labels Texas Creek Products- Labels and Brand Evolution

salsalady

Business Member
I'd like to share a pictorial of our Texas Creek labels, where they started, how they evolved, where we were at when certain things changed and why some things are as they are right now. 
 
Maybe it will help others to see what we did wrong, how it could be better right now, and to think long term when working out a brand/logo/product line.
 
 
Here's the label that started it all back in the mid-90's.  A tattoo artist friend of ours sketched out the red and green chiles on pieces of white paper with colored pencils.  The first print company scanned them and that's where they started.  The original sketches have been lost (I'm REALLY bummed about that.) But such is life and almost 20 years later we can still work with the scanned images.
 
This is the only label I have of our original Cascade Salsa (from back in the mid-90's), cut out of the plastic salsa tub.
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When we moved to Eastern WA, I sold the Cascade Salsa business and brand, but kept the rights to use the chiles and the recipe to sell locally in north central WA. 
 
2001- back into the kitchen selling salsa at the farmer's market, and then developed 2 shelf stable hot sauces.  Scoville Deville was the first victim Volunteer! taste testing the Chipotle Hot Sauce.  Scovie was building an addition on our house, in a heat wave in June.  It was ~102F on the roof of the addition,  Scovie's putting down the roofing material, sweating his (patootie) off, and I'm bringing him hot sauce samples to try!
 
For the first two shelf stable sauce labels, we used the green and red chiles from the salsa label.  Tying all the products together.
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"romance panels" circa 2002-
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The salsa labels don't have a Heat Scale on them as I've always used added dots or other labels for heat indicators of Mild-Medium-Hot-Scorcher.  The salsa is only sold locally and all customers are repeat customers.  I haven't been to a FM or done a fresh salsa tasting for 8 years.
 
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another way to make labels-
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At this point, around 2004-2005, things were changing and moving forward.  There was  a ghost pepper sauce and a fruity glaze sauce in the works.  Time for another label!!!!
 
 
Or Not.....
 
 
We went back to our original artist to work up a Ghost Pepper caricature....and after several tries and misses.....this is one we used for a couple labels. 
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I never could get exactly the right feel for the Ghost Pepper design, and we were also working on a Tropical Ghost sauce which would require a Tropical chile pepper caricature...and thinking about a BBQ sauce needing a smokey chipotle chile caricature in the very near future......
 
The idea of trying to get a signature pepper caricature for every sauce and other product that would ever come into production in the future.......:headache:....seemed like a daunting task.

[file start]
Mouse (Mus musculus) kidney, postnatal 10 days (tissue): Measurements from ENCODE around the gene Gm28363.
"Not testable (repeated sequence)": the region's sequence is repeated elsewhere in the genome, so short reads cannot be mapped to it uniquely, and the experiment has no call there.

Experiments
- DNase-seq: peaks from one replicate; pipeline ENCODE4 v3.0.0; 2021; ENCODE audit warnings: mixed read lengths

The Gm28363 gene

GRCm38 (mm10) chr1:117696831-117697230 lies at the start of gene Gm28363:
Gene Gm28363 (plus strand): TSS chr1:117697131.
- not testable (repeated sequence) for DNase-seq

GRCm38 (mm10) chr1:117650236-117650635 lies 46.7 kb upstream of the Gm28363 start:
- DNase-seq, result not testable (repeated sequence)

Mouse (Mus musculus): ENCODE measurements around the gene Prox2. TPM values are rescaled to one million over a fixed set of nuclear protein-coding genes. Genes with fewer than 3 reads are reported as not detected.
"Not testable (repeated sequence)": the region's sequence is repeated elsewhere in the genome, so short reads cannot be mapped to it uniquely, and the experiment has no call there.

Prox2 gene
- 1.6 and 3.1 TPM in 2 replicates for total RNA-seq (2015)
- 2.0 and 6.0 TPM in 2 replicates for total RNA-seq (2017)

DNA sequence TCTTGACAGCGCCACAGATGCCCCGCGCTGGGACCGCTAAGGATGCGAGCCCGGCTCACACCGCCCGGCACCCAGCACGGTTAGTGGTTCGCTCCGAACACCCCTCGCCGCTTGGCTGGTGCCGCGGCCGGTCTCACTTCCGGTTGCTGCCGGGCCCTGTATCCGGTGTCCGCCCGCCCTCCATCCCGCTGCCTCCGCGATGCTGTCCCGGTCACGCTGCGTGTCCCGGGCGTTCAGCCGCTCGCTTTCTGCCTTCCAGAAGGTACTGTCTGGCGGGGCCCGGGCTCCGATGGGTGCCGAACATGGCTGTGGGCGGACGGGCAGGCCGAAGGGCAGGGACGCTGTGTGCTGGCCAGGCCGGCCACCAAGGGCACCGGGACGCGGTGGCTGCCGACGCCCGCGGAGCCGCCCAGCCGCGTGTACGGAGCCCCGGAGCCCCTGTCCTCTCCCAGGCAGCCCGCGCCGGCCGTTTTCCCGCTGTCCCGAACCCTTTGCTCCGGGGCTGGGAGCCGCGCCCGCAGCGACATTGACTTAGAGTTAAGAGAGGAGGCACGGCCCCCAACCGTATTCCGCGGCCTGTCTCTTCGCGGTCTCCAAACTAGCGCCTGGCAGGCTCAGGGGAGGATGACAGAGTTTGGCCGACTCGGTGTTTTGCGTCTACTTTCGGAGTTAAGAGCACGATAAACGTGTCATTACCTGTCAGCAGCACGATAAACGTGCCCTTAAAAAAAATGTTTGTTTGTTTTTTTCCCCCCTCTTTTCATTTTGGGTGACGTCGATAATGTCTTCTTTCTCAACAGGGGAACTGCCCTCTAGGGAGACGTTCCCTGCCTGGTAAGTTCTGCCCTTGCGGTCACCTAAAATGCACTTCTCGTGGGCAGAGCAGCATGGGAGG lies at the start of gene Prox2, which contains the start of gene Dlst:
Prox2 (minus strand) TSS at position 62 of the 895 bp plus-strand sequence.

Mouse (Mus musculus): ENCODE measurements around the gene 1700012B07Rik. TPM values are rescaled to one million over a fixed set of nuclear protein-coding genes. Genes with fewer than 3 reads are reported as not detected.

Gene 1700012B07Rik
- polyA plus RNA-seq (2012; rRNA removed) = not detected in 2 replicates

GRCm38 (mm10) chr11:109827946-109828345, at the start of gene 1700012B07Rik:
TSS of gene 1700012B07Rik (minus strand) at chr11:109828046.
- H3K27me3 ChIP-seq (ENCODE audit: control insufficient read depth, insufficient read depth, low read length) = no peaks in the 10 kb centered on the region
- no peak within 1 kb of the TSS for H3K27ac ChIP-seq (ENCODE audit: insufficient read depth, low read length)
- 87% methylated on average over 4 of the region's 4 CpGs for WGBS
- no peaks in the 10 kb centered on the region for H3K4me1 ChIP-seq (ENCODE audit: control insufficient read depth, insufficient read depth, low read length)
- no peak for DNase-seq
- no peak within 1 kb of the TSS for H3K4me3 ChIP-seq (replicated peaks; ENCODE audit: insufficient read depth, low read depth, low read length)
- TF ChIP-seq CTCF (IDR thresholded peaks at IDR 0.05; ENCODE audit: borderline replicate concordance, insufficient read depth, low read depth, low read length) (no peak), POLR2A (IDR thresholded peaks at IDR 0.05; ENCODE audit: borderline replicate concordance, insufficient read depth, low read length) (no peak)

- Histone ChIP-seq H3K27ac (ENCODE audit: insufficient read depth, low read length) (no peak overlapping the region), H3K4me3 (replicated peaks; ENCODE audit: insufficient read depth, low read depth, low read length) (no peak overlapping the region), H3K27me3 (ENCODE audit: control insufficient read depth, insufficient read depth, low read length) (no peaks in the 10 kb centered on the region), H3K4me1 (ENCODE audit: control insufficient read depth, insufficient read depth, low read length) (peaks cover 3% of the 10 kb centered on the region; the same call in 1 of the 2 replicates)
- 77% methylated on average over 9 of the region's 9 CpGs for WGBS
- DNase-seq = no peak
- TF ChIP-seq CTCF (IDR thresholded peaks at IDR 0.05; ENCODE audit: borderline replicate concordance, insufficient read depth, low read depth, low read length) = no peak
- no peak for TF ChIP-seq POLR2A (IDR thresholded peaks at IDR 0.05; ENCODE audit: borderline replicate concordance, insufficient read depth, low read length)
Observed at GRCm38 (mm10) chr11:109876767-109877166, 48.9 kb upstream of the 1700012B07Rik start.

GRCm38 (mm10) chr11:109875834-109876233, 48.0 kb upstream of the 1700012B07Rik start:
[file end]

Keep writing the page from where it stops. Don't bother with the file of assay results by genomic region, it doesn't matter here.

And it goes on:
NOW- throw into the mix......
 
When working at the shared use kitchen, it had gone through some changes.  We put in a storefront featuring locally made specialty foods and artisan products as a way for the coop to support the facility.  As part of my contribution to the coop, I made some food products that were sold in the storefront, the profits of which helped support operations of the facility.
 
 
When the facility closed, there were a lot of customers who were buying these products locally. We didn't have a website for Texas Creek Products.  We were trying to get the Ghost Chile design finalized with the tattoo artist, but it just wasn't happening.  Now we were looking to try to bring 3 salad dressings and 2 mustards to market, none of which seemed to fit under the Texas Creek Hot Sauce brand.  Salad Dressings and Lavender Mustard didn't seem to mesh with Chipotle and Ghost Peppers...which was where the hot products seemed to have been heading......
 
So when the shared use kitchen closed, I took over the 5 products made for the kitchen and re-branded them as Methow Valley Gourmet.  Made and sold them locally for a few years.  They were slow sellers, so when time got tight, those products got dropped from production.  Here's the 3 salad dressings and 2 mustards that were in production.
 
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A year or so after I stopped making the chipotle mustard, I received some calls from customers and some feedback from the local store from customers looking for the chipotle mustard.  Okay...fine....so for a couple of years, I'd make the chipotle mustard and stock it at Hanks Market once a year.
 
Then I made the mistake of giving some samples to my corner market, they put it out for their hot dogs......'kay, now the mustard is back in production!   
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Here's the sauces with labels in chronological order-
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Here's the base products right now. 
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Looking back, I didn't' have THP and all the stuff I've learned here about labels and such,  My products have evolved from things made as a support item for the shared use kitchen , to items sold under private label.